While journalists document the decline of small-town America and scholars describe the ascent of such global cities as New York and Los Angeles, the fates of little cities remain a mystery. What about places like Providence, Rhode Island; Green Bay, Wisconsin; Laredo, Texas; and Salinas, California—the smaller cities that constitute much of America’s urban landscape? In Small Cities USA
, Jon R. Norman examines how such places have fared in the wake of the large-scale economic, demographic, and social changes that occurred in the latter part of the twentieth century.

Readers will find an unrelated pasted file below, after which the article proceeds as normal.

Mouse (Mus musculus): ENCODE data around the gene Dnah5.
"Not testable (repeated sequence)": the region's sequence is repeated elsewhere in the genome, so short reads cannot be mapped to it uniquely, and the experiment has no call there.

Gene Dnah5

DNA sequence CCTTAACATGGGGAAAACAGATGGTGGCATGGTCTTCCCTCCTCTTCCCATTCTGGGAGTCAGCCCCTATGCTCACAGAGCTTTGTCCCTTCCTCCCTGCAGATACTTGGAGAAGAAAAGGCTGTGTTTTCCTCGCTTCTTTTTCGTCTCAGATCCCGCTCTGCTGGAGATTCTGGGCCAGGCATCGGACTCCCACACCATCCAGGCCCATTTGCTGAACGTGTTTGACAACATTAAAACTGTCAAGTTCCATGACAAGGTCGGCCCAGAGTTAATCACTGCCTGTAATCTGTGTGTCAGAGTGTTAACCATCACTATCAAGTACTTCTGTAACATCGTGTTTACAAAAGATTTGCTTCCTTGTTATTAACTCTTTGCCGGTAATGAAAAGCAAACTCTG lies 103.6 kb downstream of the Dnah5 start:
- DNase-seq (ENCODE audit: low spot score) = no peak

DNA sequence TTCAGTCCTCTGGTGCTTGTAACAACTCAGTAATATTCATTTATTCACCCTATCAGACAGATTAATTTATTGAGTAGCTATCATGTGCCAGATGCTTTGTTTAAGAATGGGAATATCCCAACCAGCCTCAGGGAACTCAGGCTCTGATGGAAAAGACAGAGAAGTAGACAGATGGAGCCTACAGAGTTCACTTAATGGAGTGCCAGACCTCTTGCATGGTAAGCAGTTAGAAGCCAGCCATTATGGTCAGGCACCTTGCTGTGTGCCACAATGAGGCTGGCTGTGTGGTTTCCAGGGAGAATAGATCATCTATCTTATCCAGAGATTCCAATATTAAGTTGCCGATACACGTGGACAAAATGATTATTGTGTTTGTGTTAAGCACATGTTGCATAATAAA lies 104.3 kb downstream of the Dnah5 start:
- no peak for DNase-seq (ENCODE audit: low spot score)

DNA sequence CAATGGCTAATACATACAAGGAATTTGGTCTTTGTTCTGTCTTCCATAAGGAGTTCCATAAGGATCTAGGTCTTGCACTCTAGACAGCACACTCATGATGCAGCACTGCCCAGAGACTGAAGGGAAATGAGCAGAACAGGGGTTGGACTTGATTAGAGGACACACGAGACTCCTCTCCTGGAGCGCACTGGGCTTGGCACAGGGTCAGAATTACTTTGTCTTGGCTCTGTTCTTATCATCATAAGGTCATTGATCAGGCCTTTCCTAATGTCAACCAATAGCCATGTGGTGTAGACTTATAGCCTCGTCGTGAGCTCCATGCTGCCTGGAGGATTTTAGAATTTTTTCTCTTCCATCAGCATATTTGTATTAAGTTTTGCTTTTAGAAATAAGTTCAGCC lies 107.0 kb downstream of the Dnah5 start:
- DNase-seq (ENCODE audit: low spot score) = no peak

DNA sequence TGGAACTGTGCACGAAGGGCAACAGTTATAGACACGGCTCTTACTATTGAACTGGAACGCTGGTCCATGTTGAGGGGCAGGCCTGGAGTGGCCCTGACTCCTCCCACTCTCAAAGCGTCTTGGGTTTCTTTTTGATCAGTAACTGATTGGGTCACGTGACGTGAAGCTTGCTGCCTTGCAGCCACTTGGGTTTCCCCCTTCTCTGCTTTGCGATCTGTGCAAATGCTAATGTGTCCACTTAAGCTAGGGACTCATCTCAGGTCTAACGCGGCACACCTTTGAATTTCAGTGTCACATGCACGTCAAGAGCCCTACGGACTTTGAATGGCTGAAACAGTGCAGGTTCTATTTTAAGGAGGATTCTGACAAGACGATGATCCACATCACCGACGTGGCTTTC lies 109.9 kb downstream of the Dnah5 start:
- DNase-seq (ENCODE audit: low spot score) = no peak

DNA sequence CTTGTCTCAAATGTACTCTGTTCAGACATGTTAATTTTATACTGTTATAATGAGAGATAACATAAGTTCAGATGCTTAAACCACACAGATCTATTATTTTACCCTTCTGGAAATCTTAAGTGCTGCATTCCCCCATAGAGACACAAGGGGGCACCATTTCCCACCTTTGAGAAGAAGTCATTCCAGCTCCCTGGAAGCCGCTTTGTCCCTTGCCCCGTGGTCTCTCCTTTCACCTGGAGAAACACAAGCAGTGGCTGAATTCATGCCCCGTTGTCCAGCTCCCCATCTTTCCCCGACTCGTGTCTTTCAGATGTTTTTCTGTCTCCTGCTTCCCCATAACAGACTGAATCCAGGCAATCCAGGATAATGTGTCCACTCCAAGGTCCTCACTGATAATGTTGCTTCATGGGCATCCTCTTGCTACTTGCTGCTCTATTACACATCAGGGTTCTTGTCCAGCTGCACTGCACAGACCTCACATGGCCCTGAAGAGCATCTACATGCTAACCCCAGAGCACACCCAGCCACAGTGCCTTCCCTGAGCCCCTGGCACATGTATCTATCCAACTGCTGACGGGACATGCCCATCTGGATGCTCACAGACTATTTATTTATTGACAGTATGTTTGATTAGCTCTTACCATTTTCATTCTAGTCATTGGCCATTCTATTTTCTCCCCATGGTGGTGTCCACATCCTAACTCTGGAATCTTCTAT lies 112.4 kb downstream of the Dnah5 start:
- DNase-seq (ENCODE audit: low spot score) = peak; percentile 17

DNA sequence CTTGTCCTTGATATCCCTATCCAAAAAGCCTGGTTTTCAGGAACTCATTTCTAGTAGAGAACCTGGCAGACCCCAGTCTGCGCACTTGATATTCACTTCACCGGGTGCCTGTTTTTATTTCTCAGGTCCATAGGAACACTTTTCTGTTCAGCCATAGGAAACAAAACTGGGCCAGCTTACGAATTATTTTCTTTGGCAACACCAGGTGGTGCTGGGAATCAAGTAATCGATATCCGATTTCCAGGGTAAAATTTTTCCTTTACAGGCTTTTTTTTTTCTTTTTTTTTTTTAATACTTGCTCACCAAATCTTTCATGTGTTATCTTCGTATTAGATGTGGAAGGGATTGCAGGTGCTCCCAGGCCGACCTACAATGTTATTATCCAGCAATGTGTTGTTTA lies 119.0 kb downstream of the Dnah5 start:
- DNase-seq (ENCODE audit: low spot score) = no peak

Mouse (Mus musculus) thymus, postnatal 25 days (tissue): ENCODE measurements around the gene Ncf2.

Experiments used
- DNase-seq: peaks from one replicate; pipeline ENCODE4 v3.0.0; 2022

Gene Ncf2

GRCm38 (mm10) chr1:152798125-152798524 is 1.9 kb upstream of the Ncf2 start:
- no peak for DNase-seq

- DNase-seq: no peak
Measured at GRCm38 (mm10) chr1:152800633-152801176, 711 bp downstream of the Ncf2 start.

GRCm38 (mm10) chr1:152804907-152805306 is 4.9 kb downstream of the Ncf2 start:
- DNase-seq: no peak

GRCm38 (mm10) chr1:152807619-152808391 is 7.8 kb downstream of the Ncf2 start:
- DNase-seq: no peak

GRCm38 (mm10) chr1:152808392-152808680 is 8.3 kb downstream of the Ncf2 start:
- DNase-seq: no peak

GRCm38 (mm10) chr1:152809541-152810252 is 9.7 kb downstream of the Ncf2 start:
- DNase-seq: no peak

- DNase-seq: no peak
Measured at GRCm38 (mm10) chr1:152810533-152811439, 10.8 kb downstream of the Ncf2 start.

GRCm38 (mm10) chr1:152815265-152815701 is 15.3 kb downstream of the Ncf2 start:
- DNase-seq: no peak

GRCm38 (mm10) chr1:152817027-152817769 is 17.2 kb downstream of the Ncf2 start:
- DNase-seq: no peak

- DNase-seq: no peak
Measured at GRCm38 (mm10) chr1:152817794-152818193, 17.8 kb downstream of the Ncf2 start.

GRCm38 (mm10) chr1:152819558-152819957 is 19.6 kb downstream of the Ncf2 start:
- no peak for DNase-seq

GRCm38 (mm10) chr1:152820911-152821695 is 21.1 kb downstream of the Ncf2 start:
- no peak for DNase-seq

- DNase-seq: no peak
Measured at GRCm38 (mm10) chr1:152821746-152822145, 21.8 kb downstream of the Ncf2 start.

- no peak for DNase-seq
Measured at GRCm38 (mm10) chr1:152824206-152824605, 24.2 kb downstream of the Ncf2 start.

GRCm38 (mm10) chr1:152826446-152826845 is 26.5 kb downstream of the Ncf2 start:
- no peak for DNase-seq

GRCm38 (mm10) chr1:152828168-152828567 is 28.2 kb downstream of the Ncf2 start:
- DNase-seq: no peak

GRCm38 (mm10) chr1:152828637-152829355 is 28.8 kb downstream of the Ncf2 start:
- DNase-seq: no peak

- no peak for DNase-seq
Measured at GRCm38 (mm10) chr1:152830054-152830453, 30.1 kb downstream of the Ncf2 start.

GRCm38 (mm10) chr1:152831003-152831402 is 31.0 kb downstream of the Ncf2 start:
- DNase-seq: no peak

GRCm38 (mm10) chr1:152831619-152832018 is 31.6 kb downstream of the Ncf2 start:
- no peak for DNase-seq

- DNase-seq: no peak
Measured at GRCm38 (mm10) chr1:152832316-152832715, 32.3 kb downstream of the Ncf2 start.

Drawing on an assessment of eighty small cities between 1970 and 2000, Norman considers the factors that have altered the physical, social, and economic landscapes of such places. These cities are examined in relation to new patterns of immigration, shifts in the global economy, and changing residential preferences. Small Cities USA presents the first large-scale comparison of smaller cities over time in the United States, showing that small cities that have prospered over time have done so because of diverse populations and economies. These "glocal" cities, as Norman calls them, are doing well without necessarily growing into large metropolises.